DIATOM RESEARCH: A simple method for making transverse cleavages
by ISDR Web Team |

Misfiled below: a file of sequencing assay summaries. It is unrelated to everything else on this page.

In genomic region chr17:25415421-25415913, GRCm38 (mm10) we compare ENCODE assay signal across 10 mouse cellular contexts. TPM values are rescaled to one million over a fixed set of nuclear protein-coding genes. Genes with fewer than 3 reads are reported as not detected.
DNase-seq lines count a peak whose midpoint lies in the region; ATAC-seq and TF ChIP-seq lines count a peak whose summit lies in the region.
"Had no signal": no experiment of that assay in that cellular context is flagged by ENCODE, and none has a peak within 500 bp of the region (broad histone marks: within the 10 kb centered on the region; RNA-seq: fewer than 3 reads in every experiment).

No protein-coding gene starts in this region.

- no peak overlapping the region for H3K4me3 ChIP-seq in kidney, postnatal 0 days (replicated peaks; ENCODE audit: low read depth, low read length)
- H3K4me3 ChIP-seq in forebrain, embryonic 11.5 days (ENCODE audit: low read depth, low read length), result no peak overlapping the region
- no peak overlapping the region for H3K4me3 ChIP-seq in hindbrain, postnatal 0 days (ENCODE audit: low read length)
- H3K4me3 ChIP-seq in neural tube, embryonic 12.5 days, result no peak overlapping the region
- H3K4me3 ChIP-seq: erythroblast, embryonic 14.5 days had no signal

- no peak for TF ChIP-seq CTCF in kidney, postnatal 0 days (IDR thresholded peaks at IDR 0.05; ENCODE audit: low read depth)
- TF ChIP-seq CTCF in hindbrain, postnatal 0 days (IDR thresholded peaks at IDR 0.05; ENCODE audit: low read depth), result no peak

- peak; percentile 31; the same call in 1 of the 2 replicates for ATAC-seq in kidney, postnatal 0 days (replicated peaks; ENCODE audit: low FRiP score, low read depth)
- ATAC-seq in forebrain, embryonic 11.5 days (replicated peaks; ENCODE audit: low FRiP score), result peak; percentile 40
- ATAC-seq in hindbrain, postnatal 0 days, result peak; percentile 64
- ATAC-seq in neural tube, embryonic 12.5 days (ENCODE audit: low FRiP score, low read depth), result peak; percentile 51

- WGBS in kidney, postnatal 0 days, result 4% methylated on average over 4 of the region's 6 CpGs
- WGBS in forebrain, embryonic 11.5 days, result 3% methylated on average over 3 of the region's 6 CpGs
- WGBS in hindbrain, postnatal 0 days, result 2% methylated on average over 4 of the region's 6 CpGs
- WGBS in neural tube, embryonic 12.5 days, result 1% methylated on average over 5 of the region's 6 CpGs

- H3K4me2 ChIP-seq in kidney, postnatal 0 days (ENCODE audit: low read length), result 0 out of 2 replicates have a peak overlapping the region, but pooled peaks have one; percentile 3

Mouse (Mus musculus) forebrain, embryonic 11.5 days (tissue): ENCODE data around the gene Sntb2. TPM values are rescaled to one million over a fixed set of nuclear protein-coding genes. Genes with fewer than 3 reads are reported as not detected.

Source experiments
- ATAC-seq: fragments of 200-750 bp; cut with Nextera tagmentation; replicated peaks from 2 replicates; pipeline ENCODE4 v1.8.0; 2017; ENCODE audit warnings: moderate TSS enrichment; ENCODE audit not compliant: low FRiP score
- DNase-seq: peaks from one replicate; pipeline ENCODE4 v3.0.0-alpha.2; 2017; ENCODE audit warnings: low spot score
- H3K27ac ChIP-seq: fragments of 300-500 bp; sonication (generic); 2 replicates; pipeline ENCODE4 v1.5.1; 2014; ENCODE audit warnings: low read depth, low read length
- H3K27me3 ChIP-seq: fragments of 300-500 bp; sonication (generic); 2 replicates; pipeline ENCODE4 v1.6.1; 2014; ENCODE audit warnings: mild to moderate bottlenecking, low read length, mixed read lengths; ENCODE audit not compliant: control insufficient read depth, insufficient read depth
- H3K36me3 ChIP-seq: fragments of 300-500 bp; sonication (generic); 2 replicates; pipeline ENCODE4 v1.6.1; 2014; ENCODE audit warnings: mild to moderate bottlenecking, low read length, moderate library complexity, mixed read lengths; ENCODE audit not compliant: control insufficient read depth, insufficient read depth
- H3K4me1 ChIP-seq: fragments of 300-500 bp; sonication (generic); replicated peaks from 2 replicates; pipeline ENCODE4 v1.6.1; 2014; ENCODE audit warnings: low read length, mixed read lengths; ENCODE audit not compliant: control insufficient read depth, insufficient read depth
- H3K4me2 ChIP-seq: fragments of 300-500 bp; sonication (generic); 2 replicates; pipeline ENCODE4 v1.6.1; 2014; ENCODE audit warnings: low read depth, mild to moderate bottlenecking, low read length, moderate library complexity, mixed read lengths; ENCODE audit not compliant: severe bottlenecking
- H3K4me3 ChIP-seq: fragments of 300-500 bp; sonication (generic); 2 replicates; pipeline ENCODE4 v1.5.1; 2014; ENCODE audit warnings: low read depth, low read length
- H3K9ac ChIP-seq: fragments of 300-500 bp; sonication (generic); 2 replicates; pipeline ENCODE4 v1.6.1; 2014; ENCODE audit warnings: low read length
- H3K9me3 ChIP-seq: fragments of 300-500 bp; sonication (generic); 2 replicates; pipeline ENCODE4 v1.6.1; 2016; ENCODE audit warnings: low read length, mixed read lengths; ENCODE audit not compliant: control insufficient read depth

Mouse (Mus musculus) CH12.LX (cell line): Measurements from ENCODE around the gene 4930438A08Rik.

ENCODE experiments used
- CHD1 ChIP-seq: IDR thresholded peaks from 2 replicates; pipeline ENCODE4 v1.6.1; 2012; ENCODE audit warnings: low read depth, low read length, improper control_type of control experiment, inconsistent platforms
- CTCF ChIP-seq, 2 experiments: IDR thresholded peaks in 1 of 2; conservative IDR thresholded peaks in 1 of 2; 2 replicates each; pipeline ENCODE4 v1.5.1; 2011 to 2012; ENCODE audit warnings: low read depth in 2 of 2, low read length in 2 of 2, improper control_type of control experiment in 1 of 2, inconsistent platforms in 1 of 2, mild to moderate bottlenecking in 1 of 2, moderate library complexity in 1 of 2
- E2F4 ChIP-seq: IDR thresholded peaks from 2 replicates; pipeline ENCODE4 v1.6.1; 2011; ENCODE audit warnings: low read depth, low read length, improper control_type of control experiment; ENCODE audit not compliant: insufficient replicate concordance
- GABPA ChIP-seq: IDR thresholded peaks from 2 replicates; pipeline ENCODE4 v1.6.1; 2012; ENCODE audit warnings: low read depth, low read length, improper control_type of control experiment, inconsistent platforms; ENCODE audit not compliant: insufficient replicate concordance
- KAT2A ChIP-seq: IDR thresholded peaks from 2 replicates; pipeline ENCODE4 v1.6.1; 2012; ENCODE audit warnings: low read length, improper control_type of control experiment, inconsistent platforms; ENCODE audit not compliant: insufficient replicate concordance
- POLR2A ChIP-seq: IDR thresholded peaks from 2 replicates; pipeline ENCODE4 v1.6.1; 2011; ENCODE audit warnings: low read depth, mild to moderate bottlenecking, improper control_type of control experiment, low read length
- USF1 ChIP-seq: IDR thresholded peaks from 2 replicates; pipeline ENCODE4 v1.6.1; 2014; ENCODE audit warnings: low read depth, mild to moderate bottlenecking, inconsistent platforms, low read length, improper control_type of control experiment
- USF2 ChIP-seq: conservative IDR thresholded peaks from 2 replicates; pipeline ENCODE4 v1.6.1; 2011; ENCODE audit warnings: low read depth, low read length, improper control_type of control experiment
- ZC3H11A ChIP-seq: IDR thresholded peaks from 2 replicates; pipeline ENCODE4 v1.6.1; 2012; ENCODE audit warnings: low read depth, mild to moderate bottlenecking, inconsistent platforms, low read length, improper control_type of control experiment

The surface structures of diatom valves have been primarily studied using scanning electron microscopy (SEM), while the frustule shape and internal cellular structures have been elucidated in cross-sections by transmission electron microscopy (TEM). However, ultrathin sections can show neither the part of the whole frustule that is cut nor reflect the relationship between the sectioned portion and the surrounding structure. Therefore, we developed a simple method for obtaining a clean cleavage surface of the frustule. In this method, a drop of diatom suspension was frozen on a custom-made bundle of metal joints pre-soaked in liquid nitrogen, followed by sample preparation for SEM. The three-dimensional (3D) structure of the entire frustule and cross-sectional features, such as the thickness of the valve and bands, the angle of projection, and the internal structures of the areolae, raphe systems, and isolated pores, were visible within each half of the cleaved frustule. Applying this method shortly after cell division revealed differences in the silica deposition profiles between parental and newly forming valves at the corresponding sites. The utility of the information obtained from the cleaved frustule is discussed.